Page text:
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TIB: Widespread corruption at Mongla, Burimari ports

  • Published at 02:26 pm September 23rd, 2018
Mongla Port
File photo of Mongla Port Dhaka Tribune

The report finds that Burimari Land port, alone, receives up to Tk5.41 crore from extortion

Transparency International Bangladesh (TIB) has found evidence of widespread corruption among the customs house and port authorities of Mongla port, and the authorities of Burimari land port.

TIB Executive Director Dr Iftekharuzzaman revealed this information at a press conference on Sunday, based on a TIB study entitled “Burimari Land Port & Customs Station and Mongla Port & Custom House: Governance Challenges in Import-Export and Way Out.”

The study found evidence that the customs house employees at the Mongla port were engaged in corruption involving Tk15.69 crore in the 2016-17 fiscal year.

Evidence of corruption involving Tk4.61 crore was found among Mongla port authorities in the same fiscal year, said the TIB study adding that the Burimari land port and customs authorities were also engaged in corruption involving Tk17.10 lakh in the 2017-18 fiscal year.

The TIB report also pointed out that the Transport Workers Union extorts Tk900 from every truck that passes through the Burimari land port, totaling up to Tk5.41 crore from extortion, each year.

Even if the papers of the importers were in order the authorities still would not allow any goods to pass through the border without a fixed bribe. The amount gets bigger if the papers show any inaccuracies. 

At Burimari, no trucks can be hired without giving the brokers an additional amount of Tk400. 

The TIB found that customers have to pay speed money for every action related to tariff and product releases. Officials, brokers, and a portion of the regulatory body run a corruption circle, taking advantage of a lack of punitive action against corruption, an ineffective digital service providing system and political unwillingness to curb wrongdoing. 

All these have resulted in an organized system of irregularity and corruption in the land ports.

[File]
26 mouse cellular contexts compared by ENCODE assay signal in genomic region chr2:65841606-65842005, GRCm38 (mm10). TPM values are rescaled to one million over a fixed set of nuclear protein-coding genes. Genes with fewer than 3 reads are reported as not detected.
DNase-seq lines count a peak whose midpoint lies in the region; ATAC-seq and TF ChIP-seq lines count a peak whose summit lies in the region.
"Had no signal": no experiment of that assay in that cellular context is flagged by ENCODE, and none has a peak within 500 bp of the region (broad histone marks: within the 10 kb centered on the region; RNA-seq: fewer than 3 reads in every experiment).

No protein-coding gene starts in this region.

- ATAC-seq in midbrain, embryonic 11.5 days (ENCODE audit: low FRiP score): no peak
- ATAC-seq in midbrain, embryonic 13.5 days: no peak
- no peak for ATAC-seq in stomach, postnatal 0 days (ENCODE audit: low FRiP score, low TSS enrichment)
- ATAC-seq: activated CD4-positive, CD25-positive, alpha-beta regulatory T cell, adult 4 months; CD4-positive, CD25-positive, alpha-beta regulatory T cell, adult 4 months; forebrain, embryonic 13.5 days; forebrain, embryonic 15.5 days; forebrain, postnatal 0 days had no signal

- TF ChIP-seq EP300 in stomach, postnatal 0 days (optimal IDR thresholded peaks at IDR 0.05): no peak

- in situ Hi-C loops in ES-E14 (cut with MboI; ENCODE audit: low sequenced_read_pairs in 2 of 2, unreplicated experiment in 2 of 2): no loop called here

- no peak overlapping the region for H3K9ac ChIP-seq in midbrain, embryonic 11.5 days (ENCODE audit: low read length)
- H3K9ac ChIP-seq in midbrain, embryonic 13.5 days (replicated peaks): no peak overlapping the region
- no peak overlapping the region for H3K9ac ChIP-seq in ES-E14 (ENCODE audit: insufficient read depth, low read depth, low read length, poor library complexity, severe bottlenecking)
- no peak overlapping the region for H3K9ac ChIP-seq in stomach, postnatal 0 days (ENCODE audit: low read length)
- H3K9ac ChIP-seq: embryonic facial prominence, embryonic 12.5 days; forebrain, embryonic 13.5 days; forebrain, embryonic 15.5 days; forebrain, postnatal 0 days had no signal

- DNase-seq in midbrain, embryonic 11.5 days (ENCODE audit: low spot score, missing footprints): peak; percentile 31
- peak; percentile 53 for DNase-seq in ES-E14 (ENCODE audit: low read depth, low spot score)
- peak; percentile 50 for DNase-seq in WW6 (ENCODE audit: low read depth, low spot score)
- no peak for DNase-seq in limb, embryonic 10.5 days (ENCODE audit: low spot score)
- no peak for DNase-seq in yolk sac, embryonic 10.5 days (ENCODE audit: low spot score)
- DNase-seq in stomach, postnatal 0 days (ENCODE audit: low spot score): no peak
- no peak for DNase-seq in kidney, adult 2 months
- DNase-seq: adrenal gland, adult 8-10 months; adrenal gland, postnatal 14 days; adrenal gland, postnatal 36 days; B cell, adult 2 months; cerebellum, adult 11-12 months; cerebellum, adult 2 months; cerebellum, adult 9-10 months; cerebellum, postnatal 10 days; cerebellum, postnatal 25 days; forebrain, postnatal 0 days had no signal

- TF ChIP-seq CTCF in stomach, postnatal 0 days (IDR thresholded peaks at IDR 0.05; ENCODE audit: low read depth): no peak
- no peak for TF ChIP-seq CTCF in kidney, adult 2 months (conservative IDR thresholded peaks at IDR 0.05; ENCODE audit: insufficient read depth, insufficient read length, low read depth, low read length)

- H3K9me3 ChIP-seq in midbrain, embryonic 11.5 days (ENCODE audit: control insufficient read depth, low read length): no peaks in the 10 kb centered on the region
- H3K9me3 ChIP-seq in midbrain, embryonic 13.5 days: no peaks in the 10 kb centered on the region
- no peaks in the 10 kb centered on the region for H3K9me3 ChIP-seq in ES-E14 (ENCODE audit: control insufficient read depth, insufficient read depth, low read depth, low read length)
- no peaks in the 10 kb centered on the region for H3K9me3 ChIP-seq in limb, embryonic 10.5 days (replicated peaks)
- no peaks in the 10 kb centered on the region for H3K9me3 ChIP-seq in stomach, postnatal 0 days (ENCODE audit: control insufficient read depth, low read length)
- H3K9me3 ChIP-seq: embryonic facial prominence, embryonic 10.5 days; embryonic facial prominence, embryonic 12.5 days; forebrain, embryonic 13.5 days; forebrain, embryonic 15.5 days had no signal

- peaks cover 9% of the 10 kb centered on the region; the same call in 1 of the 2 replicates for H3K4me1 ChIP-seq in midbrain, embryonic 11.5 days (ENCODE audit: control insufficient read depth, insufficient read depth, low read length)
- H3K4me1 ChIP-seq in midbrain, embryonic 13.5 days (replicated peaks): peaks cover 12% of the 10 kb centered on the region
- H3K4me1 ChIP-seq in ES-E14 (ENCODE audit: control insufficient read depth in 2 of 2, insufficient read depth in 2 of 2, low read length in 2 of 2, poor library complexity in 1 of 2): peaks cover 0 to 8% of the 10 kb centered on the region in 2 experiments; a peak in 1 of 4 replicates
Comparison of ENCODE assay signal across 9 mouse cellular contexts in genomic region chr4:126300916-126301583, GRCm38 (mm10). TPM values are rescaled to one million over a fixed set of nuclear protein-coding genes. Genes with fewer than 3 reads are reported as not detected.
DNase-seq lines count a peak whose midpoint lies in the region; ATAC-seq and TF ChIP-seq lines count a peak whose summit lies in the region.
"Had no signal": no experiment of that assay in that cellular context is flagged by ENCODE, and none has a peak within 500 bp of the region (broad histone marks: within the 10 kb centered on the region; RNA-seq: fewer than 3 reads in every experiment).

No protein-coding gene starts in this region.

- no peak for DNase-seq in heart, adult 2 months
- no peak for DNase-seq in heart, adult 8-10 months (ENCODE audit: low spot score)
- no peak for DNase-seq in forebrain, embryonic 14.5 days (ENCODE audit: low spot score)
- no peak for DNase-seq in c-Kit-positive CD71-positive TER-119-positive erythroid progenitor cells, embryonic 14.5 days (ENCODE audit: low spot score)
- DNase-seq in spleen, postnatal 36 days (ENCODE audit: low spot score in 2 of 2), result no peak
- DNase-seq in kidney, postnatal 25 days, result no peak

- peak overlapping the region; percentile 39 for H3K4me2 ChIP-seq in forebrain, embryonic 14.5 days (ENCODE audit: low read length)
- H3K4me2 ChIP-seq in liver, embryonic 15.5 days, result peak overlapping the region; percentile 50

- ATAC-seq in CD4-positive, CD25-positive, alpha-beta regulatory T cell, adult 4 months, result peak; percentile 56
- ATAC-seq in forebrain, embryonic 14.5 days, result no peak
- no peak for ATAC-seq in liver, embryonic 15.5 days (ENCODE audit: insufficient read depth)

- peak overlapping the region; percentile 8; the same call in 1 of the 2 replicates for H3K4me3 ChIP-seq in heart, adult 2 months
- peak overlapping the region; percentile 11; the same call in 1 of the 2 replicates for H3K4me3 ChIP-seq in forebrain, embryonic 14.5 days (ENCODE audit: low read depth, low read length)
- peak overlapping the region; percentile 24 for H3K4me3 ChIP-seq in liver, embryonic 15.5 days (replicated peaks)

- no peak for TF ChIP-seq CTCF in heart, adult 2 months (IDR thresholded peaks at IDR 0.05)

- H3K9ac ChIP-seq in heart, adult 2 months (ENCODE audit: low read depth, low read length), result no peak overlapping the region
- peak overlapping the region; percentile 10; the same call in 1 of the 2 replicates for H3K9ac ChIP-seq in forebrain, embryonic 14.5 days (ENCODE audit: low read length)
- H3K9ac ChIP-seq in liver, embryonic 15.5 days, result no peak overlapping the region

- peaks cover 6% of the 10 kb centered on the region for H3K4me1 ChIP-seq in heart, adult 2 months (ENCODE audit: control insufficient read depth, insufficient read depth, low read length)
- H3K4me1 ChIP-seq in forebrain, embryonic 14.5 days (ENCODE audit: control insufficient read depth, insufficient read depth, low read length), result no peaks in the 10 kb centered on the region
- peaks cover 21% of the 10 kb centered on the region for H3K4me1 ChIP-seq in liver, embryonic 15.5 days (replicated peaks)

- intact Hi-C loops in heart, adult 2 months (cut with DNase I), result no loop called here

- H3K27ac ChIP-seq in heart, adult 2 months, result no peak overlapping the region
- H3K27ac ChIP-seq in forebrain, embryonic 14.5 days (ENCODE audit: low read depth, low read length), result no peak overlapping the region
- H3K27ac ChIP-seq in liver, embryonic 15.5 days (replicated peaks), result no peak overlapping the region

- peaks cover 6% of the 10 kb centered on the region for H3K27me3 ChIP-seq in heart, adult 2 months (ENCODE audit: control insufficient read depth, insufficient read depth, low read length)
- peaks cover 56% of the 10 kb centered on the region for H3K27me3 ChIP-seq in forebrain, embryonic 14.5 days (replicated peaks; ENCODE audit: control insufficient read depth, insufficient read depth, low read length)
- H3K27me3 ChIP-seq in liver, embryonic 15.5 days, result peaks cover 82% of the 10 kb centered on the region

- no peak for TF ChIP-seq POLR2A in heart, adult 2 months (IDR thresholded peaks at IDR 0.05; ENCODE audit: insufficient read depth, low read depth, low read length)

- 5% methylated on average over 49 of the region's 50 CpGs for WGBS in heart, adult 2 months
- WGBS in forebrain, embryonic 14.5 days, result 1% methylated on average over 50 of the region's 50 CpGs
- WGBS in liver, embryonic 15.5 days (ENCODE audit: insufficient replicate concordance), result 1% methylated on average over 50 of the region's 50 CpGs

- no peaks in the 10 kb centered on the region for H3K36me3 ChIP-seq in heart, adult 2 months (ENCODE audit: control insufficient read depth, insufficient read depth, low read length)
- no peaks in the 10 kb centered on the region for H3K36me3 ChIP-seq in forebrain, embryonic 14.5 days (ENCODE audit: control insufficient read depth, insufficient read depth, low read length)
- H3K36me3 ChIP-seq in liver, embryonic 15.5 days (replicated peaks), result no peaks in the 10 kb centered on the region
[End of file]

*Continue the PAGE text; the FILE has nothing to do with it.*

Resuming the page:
The anti-corruption watchdog has come up with eight-point recommendations, including the introduction of an automated system for custom duties to fight corruption and increase work efficiency.

The study was prepared by analyzing information provided by officials, employees, clearing and forwarding (C&F) agents, shipping agents, carriers, journalists, business leaders and other stakeholders during a time period starting July 2017 to September 2018. Additional information was also collected from different papers of ports, customs houses, different studies, news, publications and websites. 

At the Mongla Customs House, imported goods have to pass 16 stages, while exported goods have to go through 12 stages of scrutiny papers. This lengthens the time required for the completion of the process, and also increases the risk of harassment and corruption. In contrast, goods laden ships only have to pass through eight stages at the customs house for clearance. 

A total of 59% of the posts, among the port authorities, remain vacant. There is political pressure while making new appointments. Lack of facilities has also increased the expenses of import and export processes.  

The executive director of TIB mentioned that, at both Mongla and Burimari land ports, port authorities have taken a number of steps to develop the management, but years of corruption and extortion have given the corruption an organized look. 

TIB came up with recommendations of establishing a complete office of customs house at the Mongla port to speed up the customs duty collection and put emphasis on technological means to scrutinize goods.

It also recommended filling up the vacant posts, publicizing the financial statements of officials and employees, bringing the port and customs areas under CCTV surveillance, collecting all duties and taxes through the bank and online systems and taking action against those engaging in extortion.